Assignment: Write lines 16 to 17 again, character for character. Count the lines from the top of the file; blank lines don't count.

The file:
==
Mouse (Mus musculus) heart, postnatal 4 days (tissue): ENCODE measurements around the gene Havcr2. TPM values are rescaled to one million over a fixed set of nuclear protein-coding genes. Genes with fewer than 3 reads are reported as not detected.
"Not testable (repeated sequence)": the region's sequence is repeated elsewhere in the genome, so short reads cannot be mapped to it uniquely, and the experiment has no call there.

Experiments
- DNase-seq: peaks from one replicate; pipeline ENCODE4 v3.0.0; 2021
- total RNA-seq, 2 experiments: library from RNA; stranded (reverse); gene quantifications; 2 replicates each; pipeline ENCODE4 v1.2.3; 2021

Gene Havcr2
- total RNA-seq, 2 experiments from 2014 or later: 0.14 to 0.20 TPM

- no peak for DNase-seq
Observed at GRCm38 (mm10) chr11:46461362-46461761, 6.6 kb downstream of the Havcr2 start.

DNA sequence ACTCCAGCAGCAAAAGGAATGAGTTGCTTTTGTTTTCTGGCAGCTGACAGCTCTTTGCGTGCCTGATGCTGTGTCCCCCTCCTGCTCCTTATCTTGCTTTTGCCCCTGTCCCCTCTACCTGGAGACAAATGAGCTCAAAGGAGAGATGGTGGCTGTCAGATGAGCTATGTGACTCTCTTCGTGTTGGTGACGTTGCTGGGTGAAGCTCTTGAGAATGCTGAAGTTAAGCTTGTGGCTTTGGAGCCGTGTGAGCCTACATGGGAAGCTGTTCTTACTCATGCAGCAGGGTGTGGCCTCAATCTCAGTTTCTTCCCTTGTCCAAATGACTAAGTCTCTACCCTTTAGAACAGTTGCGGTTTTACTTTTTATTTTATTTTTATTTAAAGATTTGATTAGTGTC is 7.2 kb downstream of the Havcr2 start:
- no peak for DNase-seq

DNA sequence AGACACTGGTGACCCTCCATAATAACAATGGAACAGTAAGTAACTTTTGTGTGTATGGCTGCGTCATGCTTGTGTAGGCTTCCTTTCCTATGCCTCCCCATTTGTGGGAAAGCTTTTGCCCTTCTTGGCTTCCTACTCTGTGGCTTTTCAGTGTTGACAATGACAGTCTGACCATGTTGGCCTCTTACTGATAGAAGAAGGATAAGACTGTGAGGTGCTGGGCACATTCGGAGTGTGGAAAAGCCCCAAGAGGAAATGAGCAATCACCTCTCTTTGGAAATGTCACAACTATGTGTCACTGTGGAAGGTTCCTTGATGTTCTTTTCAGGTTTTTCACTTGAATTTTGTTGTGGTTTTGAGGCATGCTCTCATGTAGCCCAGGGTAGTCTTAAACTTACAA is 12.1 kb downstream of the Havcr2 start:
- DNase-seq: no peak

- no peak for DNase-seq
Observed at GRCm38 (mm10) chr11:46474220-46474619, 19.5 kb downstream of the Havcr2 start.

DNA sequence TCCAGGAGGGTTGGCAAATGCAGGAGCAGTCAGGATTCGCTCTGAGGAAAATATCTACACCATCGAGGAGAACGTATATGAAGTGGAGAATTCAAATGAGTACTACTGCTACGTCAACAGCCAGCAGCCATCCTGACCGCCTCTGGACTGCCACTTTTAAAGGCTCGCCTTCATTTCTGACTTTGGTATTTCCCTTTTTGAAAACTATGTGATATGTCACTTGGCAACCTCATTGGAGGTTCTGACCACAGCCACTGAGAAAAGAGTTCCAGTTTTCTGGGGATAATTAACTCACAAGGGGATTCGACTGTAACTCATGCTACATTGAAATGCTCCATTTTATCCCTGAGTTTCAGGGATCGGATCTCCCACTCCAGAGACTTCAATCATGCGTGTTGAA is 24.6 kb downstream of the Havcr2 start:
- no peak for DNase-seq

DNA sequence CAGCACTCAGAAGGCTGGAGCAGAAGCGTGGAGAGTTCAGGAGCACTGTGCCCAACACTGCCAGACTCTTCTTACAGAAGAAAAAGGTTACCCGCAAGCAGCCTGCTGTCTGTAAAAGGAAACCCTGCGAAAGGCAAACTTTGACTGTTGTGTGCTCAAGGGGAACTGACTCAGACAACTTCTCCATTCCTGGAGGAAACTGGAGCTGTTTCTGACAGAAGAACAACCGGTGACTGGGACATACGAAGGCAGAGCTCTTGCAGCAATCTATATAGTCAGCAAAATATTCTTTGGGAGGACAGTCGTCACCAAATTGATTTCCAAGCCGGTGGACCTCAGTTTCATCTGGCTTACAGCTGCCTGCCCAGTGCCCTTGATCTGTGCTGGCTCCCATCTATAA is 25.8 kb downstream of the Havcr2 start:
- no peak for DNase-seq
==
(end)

DNA sequence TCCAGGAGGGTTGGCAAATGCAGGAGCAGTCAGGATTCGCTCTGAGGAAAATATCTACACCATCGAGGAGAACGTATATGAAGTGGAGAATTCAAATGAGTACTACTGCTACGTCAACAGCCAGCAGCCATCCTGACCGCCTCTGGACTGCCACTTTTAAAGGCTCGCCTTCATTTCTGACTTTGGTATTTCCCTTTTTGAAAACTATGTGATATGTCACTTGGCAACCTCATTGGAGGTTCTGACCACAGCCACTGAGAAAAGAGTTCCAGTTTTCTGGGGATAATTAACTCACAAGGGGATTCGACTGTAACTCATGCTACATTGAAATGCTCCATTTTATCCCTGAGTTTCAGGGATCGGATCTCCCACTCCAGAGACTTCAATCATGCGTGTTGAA is 24.6 kb downstream of the Havcr2 start:
- no peak for DNase-seq